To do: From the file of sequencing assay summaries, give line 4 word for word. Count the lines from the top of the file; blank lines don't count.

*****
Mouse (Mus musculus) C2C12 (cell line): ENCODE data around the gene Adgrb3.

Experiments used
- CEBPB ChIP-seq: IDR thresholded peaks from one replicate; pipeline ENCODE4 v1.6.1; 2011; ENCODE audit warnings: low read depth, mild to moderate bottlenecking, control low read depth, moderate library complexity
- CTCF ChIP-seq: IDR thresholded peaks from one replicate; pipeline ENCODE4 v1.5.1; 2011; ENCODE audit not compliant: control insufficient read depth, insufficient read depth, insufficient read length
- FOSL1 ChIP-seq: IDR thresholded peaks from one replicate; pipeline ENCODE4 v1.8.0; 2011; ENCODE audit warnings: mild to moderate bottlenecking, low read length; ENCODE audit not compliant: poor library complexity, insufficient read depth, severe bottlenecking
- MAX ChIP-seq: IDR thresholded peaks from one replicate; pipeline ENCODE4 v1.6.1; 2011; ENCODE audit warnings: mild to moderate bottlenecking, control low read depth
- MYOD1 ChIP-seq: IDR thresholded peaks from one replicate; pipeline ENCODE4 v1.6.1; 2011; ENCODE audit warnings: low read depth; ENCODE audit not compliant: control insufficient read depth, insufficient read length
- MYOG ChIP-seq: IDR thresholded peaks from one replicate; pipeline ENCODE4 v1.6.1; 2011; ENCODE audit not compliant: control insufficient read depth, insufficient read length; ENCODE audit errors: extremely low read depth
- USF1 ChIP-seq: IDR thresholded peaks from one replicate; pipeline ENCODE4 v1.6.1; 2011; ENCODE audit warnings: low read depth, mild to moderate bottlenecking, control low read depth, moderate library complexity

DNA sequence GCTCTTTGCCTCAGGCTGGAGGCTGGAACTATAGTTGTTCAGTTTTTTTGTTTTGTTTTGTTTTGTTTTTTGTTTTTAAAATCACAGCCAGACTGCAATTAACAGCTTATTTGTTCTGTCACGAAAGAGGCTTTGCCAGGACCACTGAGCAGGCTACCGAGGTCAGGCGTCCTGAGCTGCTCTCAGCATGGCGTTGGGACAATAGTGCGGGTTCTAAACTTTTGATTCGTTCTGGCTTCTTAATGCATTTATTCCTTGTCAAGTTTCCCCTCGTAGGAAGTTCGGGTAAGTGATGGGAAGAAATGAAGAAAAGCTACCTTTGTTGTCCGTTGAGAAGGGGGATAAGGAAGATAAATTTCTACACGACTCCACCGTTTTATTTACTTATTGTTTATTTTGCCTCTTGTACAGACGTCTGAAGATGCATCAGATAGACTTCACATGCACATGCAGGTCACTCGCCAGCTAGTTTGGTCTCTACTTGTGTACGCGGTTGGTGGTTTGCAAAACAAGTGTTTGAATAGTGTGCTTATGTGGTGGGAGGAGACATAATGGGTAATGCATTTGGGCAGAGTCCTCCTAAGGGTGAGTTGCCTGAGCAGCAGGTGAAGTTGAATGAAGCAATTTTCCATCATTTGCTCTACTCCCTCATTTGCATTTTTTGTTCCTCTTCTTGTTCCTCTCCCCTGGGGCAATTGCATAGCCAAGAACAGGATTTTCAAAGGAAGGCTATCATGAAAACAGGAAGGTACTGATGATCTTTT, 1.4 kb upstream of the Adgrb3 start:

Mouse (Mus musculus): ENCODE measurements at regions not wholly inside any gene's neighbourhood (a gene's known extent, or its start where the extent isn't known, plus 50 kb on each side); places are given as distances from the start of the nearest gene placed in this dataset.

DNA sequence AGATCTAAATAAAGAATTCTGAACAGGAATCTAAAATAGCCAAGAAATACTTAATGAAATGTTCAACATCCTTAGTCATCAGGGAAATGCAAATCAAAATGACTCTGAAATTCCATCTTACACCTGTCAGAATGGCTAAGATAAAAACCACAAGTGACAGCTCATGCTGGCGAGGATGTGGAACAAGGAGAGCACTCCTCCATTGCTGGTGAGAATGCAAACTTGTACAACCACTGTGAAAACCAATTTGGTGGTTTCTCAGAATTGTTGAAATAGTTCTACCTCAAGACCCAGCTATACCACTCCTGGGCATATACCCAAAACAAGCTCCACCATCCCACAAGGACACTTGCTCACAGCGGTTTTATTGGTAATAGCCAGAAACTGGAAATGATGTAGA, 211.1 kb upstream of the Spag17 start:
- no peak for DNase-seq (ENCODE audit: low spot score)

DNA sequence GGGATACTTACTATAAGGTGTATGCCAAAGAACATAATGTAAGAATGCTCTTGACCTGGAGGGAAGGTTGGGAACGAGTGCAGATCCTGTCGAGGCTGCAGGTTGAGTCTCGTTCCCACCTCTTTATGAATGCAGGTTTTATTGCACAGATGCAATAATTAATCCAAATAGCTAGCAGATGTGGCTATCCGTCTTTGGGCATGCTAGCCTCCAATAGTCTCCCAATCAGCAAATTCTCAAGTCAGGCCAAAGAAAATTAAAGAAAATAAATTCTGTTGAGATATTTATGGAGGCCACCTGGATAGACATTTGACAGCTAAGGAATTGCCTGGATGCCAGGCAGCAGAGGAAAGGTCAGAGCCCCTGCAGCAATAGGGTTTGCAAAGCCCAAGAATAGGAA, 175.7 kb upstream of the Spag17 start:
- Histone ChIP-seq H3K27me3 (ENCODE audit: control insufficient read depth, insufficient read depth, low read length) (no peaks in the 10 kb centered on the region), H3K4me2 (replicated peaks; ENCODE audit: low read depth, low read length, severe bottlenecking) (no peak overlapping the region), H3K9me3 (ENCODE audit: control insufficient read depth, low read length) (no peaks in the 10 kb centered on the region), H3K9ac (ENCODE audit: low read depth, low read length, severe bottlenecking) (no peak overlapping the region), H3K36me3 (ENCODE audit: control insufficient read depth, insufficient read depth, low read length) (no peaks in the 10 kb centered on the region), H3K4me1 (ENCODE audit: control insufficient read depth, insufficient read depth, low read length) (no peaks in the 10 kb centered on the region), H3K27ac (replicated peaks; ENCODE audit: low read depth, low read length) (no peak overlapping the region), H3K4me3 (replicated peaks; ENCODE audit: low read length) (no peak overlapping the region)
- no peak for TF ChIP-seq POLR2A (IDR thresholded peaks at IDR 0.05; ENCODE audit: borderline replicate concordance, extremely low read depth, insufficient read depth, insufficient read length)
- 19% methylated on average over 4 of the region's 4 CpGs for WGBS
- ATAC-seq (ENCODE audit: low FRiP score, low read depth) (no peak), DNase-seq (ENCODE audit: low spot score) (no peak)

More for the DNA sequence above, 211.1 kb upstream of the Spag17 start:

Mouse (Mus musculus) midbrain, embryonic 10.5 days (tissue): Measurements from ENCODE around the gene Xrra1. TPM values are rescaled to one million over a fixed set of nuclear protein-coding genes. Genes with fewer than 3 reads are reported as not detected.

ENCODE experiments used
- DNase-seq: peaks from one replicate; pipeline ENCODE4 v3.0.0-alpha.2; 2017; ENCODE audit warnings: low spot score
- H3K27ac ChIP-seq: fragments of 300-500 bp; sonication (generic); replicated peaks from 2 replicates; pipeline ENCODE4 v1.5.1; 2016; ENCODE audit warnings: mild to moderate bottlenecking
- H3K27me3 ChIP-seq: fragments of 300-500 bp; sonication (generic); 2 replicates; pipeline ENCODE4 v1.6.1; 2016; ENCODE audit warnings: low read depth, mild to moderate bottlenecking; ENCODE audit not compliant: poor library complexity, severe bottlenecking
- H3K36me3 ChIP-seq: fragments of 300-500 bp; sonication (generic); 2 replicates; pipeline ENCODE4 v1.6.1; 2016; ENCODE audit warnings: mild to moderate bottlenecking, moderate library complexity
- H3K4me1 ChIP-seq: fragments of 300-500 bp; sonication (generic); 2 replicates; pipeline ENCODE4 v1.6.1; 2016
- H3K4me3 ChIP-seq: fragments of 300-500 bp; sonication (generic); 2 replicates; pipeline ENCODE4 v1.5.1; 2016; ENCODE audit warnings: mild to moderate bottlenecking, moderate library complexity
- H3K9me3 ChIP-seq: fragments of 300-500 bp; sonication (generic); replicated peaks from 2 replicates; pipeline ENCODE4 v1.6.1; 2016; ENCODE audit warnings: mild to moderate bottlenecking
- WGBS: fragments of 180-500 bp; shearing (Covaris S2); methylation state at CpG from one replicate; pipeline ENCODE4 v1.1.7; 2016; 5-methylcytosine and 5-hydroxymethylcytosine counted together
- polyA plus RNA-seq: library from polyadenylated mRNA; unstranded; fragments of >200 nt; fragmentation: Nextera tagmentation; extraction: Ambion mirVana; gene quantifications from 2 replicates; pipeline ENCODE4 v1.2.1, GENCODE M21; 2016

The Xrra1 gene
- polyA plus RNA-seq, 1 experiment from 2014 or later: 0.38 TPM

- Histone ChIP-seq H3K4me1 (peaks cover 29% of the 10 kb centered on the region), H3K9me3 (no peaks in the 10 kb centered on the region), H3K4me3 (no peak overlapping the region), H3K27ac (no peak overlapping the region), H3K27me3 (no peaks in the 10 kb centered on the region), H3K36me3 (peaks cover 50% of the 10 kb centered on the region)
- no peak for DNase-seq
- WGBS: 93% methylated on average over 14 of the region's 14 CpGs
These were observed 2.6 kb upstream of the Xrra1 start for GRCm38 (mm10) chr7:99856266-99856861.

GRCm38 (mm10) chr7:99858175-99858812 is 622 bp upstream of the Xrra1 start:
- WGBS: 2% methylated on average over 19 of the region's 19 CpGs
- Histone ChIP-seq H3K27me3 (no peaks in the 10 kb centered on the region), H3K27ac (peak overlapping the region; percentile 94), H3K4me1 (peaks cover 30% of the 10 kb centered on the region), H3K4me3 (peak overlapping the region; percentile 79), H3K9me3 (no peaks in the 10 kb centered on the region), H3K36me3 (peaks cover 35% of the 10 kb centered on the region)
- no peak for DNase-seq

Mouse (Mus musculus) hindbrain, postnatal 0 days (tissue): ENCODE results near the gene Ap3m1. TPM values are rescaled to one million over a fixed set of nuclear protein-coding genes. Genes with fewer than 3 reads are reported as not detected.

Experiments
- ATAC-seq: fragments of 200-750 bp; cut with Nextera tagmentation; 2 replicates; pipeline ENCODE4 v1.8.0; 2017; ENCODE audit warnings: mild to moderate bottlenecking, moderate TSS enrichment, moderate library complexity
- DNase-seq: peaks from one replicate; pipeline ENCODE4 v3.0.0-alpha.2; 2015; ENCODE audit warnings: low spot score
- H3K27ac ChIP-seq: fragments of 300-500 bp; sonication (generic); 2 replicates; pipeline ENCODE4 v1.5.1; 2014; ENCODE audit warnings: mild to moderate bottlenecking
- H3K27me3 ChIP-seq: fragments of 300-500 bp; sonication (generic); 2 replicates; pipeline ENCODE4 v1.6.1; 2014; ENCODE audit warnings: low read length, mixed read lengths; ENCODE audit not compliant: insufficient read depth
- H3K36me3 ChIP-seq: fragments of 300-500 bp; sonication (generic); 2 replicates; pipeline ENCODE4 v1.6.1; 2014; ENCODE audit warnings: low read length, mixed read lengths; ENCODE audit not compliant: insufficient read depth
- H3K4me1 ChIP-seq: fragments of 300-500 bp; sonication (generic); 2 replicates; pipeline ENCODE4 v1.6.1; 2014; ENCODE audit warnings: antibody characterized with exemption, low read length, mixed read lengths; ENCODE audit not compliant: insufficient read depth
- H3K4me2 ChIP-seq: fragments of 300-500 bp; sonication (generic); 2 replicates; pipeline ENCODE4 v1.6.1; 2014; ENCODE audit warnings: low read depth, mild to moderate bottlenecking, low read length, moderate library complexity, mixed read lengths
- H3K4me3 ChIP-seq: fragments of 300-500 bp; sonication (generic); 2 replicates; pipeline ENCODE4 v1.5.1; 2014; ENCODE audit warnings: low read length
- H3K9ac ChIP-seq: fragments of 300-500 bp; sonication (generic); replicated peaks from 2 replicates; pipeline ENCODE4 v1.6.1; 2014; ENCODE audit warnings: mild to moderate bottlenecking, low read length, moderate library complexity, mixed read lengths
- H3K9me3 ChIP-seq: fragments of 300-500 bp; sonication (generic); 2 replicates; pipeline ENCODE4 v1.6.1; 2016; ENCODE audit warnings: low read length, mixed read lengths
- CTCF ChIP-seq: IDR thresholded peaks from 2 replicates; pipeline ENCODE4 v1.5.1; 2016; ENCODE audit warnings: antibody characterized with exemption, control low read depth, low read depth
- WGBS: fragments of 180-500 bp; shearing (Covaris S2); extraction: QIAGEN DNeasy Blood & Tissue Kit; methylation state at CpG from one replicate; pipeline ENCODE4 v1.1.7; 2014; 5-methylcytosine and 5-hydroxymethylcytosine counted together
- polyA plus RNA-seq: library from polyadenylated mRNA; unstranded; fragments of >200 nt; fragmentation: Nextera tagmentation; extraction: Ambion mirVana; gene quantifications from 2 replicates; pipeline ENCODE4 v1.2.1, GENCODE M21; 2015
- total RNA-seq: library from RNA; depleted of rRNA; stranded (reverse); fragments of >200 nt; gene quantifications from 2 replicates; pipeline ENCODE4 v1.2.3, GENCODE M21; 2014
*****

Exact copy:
- CTCF ChIP-seq: IDR thresholded peaks from one replicate; pipeline ENCODE4 v1.5.1; 2011; ENCODE audit not compliant: control insufficient read depth, insufficient read depth, insufficient read length